‘I would do anything for that show’ As the Russian reality show ‘Dom-2’ celebrates its 15th anniversary, fans explain why they can’t live without it
On May 11, 2004, Dom-2 (House-2) released its first episode on the Russian TV channel TNT. Hosted by celebrities like Ksenia Sobchak, Ksenia Borodina, and Olga Buzova over the years, the reality show features contestants dating while building a new house. Despite being accused of “making a negative impact on the younger generation” as early as 2005, Dom-2 remains one of Russia’s most highly rated shows to this day. Meduza asked its regular viewers why.
29, bus driver, Ukhta
I saw an ad for Dom-2 when I was 14, and then I watched the first episode. It was like a drug. Everything was like in real life, and I liked it. The show began with the contestants working together and getting into serious relationships. They ended up marrying each other, having kids, and leaving the show to live like everyone else.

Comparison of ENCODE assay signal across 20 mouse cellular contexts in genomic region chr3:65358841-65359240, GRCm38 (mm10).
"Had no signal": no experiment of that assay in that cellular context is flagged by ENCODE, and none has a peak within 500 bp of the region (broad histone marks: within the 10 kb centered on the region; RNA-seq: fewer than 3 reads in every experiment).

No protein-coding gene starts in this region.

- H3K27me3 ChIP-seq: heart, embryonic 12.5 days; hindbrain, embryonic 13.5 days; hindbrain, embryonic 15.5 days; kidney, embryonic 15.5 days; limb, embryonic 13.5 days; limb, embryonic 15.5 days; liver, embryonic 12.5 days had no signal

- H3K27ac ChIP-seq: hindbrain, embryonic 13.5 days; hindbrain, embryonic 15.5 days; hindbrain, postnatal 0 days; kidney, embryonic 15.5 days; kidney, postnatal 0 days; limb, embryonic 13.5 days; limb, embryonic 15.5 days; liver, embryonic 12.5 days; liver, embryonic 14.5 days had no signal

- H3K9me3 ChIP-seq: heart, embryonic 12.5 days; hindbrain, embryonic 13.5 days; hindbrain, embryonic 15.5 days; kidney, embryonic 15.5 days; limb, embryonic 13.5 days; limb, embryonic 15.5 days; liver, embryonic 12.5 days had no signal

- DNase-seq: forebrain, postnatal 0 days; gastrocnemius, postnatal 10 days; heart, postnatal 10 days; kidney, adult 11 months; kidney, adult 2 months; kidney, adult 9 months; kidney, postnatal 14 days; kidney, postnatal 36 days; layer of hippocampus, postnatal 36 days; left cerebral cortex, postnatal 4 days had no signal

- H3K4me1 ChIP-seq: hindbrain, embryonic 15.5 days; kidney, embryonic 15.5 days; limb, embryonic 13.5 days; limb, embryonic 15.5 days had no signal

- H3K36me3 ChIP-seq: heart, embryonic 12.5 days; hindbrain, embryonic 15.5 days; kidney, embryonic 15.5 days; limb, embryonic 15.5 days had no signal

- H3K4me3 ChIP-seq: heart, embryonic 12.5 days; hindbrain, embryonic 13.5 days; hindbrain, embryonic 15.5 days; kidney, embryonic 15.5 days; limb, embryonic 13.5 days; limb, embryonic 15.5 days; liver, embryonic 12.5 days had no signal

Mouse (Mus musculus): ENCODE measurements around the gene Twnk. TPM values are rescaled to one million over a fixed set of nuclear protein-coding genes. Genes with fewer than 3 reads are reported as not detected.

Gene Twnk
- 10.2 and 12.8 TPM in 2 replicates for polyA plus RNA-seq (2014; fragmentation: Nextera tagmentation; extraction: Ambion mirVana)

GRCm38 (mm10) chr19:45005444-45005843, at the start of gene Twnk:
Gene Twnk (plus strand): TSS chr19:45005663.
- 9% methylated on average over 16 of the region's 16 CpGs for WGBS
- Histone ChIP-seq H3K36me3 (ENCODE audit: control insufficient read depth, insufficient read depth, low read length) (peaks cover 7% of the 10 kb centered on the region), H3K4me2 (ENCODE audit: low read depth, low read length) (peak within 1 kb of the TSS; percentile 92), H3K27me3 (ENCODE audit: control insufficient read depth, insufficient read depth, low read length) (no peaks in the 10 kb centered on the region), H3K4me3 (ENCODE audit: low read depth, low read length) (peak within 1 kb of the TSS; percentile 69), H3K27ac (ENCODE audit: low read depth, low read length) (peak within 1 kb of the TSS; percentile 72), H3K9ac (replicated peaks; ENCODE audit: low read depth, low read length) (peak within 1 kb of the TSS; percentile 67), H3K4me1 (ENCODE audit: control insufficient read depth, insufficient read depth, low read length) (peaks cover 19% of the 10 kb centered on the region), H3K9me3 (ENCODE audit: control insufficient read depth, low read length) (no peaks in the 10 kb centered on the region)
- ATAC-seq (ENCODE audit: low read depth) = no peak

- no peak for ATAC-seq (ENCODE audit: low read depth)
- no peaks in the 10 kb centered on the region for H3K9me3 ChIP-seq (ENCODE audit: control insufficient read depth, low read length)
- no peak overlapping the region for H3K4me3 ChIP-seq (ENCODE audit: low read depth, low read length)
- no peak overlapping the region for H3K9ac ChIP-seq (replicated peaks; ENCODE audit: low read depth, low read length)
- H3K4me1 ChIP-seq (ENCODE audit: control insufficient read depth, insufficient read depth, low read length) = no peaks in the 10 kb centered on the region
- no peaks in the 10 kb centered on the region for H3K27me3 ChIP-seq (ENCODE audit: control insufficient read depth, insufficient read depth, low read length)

Honestly, I even thought about competing in Dom-2 myself. I called the hotline a couple of times but never heard anything back. The last time I sent in my application was in 2017. I was divorced then, and I was in need of love and companionship. I realized that I had always been used by the people I had trusted in the past. But after I shut them out, I felt rather lonely being on my own. Dom-2 appealed to me as a shortcut to find trustworthy friends. It’s a place where you can be with the same people 24/7 so you get to know who they really are.